A SCHEME which led to long-term Barlinnie prisoners working in graveyards will be extended.
Last year, Glasgow City Council was approached by the Scottish Prison Service about the possibility of finding work for offenders nearing the end of their sentences.
In March, a team of three was put to work in Cardonald Cemetery after being given training - including on health and safety issues, processes for inspecting memorials and ways to make them safe.
A report from Brian Devlin, the council's land and environment boss, said: "At that time, there was a limited inspection and maintenance programme for memorial safety within council cemeteries."
Over the years, the public has raised a significant number of concerns about the condition of memorials in cemeteries.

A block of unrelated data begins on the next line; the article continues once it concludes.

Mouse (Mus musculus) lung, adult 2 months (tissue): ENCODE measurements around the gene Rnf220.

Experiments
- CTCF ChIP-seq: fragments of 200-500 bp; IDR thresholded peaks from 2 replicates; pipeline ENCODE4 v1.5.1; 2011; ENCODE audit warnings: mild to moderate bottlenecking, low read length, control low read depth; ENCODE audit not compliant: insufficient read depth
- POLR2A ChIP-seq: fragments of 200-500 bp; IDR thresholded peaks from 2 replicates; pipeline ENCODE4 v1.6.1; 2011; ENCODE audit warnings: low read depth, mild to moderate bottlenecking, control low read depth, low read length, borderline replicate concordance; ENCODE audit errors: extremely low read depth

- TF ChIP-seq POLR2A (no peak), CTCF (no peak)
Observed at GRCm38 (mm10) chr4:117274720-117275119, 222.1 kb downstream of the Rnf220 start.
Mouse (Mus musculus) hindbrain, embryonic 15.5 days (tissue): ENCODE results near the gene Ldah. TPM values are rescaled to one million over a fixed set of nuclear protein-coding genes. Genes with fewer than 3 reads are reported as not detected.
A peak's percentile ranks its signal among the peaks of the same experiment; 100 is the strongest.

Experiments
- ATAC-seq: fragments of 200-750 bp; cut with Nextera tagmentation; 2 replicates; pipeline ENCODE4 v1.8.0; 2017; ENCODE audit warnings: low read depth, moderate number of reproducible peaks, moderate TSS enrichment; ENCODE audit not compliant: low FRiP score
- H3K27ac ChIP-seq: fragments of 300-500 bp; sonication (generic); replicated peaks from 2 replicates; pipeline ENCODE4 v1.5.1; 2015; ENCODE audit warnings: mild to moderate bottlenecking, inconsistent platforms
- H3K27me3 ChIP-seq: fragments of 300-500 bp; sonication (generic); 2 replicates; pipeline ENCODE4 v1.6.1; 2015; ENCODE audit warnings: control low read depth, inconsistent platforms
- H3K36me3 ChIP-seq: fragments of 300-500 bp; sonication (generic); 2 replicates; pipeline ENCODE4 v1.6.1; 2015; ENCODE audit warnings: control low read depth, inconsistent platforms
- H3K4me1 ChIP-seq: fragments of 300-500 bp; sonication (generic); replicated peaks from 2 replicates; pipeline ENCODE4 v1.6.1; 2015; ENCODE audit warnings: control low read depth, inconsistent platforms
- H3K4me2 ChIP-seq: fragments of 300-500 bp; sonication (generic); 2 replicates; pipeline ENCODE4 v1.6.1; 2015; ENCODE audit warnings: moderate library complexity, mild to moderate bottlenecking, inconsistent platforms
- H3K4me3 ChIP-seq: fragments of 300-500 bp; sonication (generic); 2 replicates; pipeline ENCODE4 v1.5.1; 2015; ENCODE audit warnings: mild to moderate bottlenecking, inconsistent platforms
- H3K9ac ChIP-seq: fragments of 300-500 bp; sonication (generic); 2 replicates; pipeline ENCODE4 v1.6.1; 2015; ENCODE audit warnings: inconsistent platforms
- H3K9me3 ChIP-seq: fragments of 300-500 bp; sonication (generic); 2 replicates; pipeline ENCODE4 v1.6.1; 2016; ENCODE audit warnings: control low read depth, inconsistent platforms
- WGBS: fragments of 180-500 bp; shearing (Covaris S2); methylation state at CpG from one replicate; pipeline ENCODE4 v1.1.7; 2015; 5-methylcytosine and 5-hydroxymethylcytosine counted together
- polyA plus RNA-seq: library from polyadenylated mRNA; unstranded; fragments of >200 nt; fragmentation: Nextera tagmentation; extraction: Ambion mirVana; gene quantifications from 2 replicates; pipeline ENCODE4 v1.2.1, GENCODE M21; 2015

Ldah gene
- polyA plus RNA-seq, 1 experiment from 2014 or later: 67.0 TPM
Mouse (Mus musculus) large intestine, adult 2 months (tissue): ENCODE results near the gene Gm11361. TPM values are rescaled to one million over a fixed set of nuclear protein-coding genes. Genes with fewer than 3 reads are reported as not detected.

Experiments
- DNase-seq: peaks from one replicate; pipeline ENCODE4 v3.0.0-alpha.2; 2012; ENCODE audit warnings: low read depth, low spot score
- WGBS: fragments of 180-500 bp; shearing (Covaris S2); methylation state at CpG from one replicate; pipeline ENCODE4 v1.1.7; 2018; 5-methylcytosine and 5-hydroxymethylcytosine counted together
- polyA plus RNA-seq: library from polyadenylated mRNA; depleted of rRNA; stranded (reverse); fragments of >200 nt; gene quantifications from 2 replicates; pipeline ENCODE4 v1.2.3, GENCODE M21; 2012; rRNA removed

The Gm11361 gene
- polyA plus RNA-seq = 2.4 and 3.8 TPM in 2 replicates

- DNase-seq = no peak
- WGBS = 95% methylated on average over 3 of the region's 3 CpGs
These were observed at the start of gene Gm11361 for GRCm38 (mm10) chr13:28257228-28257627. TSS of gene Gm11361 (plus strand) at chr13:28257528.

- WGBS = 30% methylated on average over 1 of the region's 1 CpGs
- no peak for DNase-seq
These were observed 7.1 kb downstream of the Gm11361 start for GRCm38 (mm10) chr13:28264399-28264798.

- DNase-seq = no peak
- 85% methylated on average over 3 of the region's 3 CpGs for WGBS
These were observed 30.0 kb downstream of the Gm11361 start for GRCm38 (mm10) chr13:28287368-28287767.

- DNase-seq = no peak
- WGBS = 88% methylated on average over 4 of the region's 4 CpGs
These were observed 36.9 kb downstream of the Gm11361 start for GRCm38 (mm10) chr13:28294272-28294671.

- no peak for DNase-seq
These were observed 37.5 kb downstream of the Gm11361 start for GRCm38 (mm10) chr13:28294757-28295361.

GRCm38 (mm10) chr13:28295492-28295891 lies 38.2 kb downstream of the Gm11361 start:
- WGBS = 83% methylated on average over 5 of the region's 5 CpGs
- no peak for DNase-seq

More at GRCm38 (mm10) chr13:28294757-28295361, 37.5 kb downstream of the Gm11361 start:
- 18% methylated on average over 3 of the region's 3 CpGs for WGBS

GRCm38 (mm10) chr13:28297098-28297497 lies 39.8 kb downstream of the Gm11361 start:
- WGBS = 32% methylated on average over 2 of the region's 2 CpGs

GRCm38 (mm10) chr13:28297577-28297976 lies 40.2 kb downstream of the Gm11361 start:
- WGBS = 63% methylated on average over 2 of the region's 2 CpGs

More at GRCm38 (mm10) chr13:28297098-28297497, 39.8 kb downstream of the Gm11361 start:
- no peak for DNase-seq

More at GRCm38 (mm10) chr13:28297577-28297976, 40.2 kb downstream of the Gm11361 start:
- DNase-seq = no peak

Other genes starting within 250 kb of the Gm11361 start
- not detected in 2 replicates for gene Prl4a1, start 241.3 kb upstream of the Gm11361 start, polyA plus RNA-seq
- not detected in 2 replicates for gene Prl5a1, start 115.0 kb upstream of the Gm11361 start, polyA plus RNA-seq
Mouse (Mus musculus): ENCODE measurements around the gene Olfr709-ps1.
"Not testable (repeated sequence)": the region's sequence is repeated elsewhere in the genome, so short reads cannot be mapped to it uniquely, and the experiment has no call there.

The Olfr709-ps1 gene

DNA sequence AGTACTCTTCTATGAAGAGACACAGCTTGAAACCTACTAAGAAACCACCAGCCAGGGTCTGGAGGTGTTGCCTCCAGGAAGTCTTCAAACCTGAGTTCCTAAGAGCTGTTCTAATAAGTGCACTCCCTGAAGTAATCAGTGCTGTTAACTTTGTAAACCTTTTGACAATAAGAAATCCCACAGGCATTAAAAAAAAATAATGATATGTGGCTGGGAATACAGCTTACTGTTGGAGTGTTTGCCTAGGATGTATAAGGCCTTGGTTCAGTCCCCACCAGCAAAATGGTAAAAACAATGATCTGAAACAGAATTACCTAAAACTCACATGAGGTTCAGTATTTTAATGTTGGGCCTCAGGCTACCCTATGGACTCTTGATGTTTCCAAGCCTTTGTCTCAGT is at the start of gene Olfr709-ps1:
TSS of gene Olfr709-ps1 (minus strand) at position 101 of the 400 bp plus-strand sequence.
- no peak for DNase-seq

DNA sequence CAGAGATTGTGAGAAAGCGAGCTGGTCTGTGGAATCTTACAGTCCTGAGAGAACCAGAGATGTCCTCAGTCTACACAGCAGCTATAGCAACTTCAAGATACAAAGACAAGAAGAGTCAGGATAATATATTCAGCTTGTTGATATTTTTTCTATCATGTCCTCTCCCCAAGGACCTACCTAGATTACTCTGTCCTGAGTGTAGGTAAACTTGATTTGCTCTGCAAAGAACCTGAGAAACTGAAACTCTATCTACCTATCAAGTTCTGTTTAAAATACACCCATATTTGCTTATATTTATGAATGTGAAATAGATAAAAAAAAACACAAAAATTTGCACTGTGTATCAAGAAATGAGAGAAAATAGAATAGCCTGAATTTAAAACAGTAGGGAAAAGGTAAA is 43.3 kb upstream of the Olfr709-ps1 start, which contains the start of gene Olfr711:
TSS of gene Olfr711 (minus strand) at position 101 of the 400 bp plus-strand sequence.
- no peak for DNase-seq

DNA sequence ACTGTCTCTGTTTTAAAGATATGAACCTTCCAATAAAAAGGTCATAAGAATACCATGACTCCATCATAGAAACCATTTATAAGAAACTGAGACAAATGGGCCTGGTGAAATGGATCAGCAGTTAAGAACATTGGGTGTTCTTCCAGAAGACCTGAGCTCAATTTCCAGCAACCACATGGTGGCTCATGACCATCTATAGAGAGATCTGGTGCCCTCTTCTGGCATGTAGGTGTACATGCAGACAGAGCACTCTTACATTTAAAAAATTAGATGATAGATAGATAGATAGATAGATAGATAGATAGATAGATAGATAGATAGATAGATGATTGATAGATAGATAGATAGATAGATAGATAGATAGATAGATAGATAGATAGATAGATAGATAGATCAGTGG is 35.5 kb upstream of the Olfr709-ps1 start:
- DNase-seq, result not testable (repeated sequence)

Mr Devlin said: "Most of the 'making safe' of memorials is provided by sinking the memorials into the ground upright in the area where they would normally be placed. In most cases, this is provided to ensure the inscription is visible."
After spending two weeks in Cardonald Cemetery helping with site clearance, the prisoners began memorial inspection work in the Eastern Necropolis.
Mr Devlin said: "To date, the team has dealt with more than 300 memorials which has improved access and assists in ground maintenance operations.
"Given the success of the programme, the senior management at the Scottish Prison Service Barlinnie are seeking agreement from the city council to continue with the pilot."
In addition to the work by the prisoners, offenders issued with payback orders have helped install paths in the Western Necropolis and are painting the gates at Riddrie Park Cemetery.
Council spokesman Alistair Watson said: "The pilot has been a success with almost 400 memorials repaired or reinstated so far.
"It has shown a number of benefits such as preparing prisoners for life back in their communities."